“Okay, listen up everyone. I was up all night working on this, plus I’ve had to use a Spirograph…”

So all of the ideas are there, you have the Spirograph, I like that use up all night working on this, because it’s difficult, he wants everyone to pay attention, it’s all there, but it’s much too long, and it’s very varied, but this is just where we are going to start and we are going to begin pruning it back little by little, because usually brevity is wit.

While some very long captions are very funny, generally shorter is better, we only have a couple seconds to set the scene, introduce the characters; get the joke across, so a shorter caption in general is better, so let’s start editing.

Here is take two on this:

“Listen I worked all night on this, and I had to use a Spirograph to boot…”

This is still too long, and it sort of feels, it’s supposed to be unfinished, the sentence is unfinished, but this, it feels awkward at the end, and I think it’s to boot. That’s a phrase I use a lot, but I just don’t think it works here, so, and let’s take another shot at this:

“I was up all night with this and I had to use a Spirograph, so listen up people…”

Generally, I like to put the, like the joke part of the joke, for lack of a better way to put it, at the end of the caption, but I moved it to the middle here, and I really wish I could give you a good reason why, it just felt better to me. I like the idea that he’s up all night, and he had to use a Spirograph, and listen up people. So it just seemed to work better to me, but this is still too long a caption, so let’s take another shot:

“This took me all night, and I had to use a Spirograph, so everyone listen up…”

It’s getting better, we started with 20 words, and we are down to, I’m looking at this real quick here, 16? So we are getting better, we are getting shorter, it’s the, it’s getting punchier, but still we can, we can do better:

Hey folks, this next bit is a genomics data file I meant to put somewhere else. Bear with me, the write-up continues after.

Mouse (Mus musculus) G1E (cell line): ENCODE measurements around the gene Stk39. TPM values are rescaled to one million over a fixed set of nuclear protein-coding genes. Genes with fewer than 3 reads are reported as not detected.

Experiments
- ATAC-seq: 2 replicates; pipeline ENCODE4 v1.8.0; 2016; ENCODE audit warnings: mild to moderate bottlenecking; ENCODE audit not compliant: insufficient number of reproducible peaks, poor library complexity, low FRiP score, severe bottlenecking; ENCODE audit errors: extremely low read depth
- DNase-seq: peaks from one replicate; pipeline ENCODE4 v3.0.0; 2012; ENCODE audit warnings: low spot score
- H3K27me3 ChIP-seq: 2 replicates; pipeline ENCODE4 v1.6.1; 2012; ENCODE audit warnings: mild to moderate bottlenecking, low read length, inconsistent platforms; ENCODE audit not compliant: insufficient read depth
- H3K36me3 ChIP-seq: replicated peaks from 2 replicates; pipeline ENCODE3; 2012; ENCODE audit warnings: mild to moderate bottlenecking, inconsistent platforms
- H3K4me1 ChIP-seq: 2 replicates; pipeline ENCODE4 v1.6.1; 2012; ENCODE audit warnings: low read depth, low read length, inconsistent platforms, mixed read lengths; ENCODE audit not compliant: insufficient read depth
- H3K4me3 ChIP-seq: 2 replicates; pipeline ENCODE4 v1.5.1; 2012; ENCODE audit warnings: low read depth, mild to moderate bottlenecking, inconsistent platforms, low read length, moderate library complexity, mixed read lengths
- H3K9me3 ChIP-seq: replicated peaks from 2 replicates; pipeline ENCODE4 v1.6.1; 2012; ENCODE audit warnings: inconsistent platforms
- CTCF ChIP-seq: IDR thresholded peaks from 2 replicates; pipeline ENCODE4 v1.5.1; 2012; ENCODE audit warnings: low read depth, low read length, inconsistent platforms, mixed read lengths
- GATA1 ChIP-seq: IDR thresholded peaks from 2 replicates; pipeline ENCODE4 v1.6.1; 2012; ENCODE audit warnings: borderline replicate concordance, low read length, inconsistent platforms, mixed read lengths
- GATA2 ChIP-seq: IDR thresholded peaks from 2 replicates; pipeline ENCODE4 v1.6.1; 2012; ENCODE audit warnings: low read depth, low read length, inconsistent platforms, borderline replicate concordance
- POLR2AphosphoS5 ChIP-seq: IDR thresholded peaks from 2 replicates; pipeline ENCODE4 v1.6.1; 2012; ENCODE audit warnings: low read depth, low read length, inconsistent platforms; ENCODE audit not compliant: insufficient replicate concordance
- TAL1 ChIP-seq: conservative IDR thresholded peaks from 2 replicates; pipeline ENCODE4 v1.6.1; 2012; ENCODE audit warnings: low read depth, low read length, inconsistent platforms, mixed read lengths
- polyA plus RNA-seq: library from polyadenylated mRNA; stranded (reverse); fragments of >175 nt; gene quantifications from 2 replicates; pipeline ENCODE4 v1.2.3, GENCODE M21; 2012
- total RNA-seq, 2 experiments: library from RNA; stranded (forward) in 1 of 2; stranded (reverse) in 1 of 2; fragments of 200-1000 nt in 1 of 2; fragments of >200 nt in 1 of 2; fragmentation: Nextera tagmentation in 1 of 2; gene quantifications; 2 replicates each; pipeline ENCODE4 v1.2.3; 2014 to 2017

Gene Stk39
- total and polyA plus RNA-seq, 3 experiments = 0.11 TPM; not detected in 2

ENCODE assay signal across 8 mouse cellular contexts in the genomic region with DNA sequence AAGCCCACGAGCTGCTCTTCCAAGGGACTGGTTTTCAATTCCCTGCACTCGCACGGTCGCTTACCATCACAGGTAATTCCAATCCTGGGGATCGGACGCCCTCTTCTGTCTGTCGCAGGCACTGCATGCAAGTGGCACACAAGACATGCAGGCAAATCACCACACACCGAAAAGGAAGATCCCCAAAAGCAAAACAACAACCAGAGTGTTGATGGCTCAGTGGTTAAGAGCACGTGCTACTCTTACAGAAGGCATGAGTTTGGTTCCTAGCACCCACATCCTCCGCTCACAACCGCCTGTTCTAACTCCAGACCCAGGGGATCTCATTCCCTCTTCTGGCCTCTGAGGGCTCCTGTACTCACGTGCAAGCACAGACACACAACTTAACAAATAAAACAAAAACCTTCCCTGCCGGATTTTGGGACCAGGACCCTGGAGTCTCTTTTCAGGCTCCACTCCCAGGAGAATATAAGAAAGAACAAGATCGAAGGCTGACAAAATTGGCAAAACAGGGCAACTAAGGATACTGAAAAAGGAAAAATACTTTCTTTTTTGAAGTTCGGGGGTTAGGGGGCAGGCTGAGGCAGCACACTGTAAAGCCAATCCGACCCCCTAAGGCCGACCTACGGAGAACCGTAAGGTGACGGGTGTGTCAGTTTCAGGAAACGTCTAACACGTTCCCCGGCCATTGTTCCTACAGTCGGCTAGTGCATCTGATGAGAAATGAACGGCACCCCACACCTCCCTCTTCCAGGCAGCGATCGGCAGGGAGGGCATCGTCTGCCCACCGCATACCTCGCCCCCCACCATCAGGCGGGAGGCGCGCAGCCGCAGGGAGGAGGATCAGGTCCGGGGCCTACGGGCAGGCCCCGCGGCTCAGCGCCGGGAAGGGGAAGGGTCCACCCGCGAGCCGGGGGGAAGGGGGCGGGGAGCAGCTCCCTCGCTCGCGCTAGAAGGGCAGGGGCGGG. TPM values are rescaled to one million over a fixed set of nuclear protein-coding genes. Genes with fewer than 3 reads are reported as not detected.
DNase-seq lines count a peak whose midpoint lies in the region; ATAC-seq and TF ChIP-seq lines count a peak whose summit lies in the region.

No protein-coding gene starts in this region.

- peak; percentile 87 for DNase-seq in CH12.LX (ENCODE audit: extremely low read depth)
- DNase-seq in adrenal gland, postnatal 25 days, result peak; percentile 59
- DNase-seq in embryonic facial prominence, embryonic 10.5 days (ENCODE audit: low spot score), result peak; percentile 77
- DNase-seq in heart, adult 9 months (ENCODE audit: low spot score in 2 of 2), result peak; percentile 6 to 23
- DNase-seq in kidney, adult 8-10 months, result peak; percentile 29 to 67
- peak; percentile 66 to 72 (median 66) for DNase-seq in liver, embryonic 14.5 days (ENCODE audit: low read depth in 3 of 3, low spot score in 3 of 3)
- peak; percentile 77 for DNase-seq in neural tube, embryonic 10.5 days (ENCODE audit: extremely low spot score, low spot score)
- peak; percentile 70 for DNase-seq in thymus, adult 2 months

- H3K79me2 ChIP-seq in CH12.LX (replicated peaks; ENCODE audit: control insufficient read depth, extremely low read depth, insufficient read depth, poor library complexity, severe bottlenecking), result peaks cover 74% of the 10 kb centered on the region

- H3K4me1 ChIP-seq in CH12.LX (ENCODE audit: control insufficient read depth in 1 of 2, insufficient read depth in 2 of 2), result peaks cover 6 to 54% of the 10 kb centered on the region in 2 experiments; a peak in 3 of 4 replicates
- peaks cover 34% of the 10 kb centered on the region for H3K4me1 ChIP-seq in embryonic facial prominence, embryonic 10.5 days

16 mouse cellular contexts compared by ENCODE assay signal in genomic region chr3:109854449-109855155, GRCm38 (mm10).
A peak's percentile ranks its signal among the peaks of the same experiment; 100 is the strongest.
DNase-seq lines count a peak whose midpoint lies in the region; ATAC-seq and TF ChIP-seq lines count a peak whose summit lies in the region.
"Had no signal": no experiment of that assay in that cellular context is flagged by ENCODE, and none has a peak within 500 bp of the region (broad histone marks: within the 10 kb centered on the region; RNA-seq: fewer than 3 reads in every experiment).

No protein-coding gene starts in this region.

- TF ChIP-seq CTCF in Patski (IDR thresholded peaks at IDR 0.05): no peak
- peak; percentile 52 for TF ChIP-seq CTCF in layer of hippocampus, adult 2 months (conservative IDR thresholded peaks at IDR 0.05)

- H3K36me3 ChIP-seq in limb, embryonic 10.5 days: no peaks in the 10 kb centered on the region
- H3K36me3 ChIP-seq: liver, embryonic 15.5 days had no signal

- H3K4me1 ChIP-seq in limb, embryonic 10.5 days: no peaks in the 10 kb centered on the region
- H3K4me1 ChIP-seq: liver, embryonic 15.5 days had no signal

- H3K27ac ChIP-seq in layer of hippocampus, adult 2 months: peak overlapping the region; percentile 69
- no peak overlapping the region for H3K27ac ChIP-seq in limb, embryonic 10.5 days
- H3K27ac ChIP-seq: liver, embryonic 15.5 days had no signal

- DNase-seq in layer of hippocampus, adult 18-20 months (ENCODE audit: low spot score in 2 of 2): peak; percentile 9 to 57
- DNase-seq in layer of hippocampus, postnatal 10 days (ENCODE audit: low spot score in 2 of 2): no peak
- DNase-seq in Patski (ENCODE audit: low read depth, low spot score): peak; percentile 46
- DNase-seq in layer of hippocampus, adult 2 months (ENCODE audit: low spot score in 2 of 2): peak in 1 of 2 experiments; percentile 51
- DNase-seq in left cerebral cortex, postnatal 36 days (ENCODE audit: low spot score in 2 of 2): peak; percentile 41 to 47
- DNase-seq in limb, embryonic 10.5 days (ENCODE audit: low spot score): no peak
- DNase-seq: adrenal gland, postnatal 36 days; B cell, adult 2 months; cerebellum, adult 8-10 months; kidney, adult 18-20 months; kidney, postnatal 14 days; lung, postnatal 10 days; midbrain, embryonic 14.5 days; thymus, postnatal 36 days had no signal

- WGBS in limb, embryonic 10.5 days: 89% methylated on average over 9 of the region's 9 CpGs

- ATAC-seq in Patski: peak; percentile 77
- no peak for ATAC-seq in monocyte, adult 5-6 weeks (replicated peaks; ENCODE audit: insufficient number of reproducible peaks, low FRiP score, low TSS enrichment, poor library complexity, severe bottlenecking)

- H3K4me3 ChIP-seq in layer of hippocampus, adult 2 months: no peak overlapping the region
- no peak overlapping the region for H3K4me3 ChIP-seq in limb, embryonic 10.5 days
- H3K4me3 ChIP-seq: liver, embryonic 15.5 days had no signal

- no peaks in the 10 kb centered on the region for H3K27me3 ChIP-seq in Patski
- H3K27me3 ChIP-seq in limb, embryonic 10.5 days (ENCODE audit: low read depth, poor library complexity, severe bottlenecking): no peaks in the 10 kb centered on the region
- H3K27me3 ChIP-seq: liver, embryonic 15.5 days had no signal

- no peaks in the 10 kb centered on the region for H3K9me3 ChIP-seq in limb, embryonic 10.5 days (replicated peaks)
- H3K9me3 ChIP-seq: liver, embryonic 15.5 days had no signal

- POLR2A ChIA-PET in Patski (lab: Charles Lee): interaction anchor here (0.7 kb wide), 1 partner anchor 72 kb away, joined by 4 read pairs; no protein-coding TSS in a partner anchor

“This took me all night, and the use of a Spirograph, so everyone listen up…”

I like this better, but you try different words, you try different phrases, the use of is awkward, so it’s a good try, but we are going to take another shot:

“This took me all night, and a Spirograph, so everyone listen up…”

This is definitely better; this is pretty close to what the final caption ends up being, but we could still do better here, so let’s take another shot at this:

“This took me all night, and a Spirograph, so focus, people…”

I like “focus people,” “focus people” works better, me reading it out loud, than it actually does in print, I don’t know why that is, I think you bring something to it when you read it out loud, but it just doesn’t, if you take a second and read it, and feel free to pause as read, it doesn’t work as well in print as it does out loud, so let’s grab that:

“This took me all night, and a Spirograph, so everyone pay attention…”

It’s definitely getting better, we are really trimming this back, we are close, let’s take another shot:

“This took me all night, and a Spirograph, so pay attention…”

This is the final caption that I ended up with this on this cartoon, and I think it turned out pretty nice, you’ve got every thing you need in there, that he was up all night, that he had to use a Spirograph, because this was so complicated, that he wants people to pay attention to what he’s talking about, so I think we’ve trimmed it back as far as we’re, you know what actually when I was looking at this for this video, I could trim it back one more word, I’ll show you what that ended up being:

“This took all night, and a Spirograph, so pay attention…”

You know what, you lose the word “me” at the beginning of this, but what, this is really, this is really nerdy cartoonist. When you take out the word “me”, I get the idea that maybe he had somebody else working on it, and that he actually didn’t do, and that takes away from the humor, wow you can really over think this stuff, and I probably have, my goodness, but let’s put the word “me” back in, and it just works better:

“This took me all night, and a Spirograph, so pay attention…”

That’s the final caption, I think we got it, trimmed it down from 20 words at the outset, to 11 words now, it’s short, it’s punchy, it’s got every thing you need, and how much fun are Spirographs, come on.

So that’s it for, how I edit my gag cartoon captions, I hope you enjoyed it. Feel free to visit and check out all of the other cartoons I have there, so thanks for watching.